115 Grey Street is a two storey house built in early 1854. It was constructed only two years after the first Crown Allotment sales in East Melbourne. The walls are constructed of bluestone and the simple hipped roof is covered with slates. The symmetrical main facade is arranged as five bays with a horizontal emphasis. Masonry is ashlar quarry-faced bluestone with dressed quoins to all the openings and the wall returns. The main entrance is reached via bluestone steps which are flanked by a low bluestone wall with four pillars supporting a cast iron palisade fence. The fence complements the house although it is unlikely to date from 1854. The verandah is supported by six timber posts, each post comprising a pair of slim squared columns with simple capitals and quadrant bracket arms. The bracket arms terminate with delicate ornamental newel drops. The verandah roof is constructed from ribbed steel decking, an unfortunate replacement for what was originally corrugated iron sheeting. A small parapet completes the main facade. The rear facade of the original house is also symmetrical although composed of three rather than five bays. The rear stonework is irregular with thick mortar joints. Internally the house is simply arranged with four rooms to each floor about the central passageways running from the front to the rear. The layout from 1854 has been retained minus the internal stairs. A c1969 two storey breezeblock rear addition abuts the original structure.
How is it significant?
115 Grey Street is of historical and architectural significance to the State of Victoria.
Why is it significant?
115 Grey Street is historically significant as one of earliest houses in East Melbourne. The house had a long association from 1854 to 1907 with the family of its builder and first owner, that of successful grain merchant Thomas Wilson.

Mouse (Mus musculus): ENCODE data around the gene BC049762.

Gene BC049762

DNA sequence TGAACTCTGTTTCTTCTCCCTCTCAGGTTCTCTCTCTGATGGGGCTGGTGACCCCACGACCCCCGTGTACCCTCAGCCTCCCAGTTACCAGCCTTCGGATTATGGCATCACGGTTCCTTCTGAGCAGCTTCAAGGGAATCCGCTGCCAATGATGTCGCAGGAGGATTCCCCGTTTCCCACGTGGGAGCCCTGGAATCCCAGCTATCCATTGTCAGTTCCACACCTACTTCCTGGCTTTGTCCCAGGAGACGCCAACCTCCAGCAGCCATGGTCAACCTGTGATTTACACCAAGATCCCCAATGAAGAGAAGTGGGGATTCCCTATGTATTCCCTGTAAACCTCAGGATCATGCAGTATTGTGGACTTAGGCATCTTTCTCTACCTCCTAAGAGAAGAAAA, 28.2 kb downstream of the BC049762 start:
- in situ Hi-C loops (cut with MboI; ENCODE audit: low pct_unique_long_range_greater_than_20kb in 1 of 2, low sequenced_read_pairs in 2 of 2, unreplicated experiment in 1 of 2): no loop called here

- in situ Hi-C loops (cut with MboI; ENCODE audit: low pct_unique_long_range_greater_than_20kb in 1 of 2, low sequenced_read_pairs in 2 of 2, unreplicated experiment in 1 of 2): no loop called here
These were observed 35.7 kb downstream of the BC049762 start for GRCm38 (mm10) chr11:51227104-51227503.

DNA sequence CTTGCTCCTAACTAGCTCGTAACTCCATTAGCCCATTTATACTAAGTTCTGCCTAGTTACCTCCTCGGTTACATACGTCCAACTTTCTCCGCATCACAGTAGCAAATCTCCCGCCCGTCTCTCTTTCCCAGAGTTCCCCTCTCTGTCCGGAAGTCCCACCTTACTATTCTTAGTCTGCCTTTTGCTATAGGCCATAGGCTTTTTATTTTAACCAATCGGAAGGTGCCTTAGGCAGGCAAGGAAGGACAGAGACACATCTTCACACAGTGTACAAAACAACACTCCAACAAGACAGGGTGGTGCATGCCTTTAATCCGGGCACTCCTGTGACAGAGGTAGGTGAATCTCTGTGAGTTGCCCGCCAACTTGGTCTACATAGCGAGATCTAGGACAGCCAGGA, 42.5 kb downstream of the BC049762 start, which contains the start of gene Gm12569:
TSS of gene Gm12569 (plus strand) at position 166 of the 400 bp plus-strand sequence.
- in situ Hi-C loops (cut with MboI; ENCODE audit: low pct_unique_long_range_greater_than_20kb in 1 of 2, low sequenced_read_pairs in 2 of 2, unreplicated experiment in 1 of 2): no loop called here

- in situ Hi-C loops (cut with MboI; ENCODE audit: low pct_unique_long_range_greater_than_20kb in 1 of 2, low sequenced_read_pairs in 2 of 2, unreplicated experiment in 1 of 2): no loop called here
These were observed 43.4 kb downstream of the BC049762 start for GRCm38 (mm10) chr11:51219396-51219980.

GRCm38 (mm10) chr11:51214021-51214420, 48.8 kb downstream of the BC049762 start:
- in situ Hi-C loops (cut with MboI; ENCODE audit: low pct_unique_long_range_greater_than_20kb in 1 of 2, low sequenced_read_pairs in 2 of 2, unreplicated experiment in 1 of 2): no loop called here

115 Grey Street is architecturally significant as an unusual example of the survival of the Georgian style in domestic Melbourne architecture of the early 1850s. Contributing to the restrained styling is the unadorned ashlar stonework, plain parapet and the quoins to the windows. The internal plan is intact, its symmetrical layout emulating the facade. The form of the house, set back from the street but built right up to the side boundaries is unusual for a single residential unit. The form contrasts to the fashion for speculative terrace housing which became prevalent in East Melbourne in the 1860s.
115 Grey Street is architecturally significant for its bluestone construction, unusual for an East Melbourne town house. Brick and weatherboard types were considerably more prevalent in the 1850s. Very few residential properties were constructed entirely of stone because of the relative expense, and the use of ashlar bluestone in 1854 clearly identifies the house as the home of a successful owner. The regular coursing of the stonework contrasts to nearby Bishopscourt which was built at a similar date but whose random stonework was clearly meant to be stuccoed over.
115 Grey Street is architecturally significant for its verandah. The verandah is unusual as an example of timber frame construction before the fashion for cast iron in the early 1860s.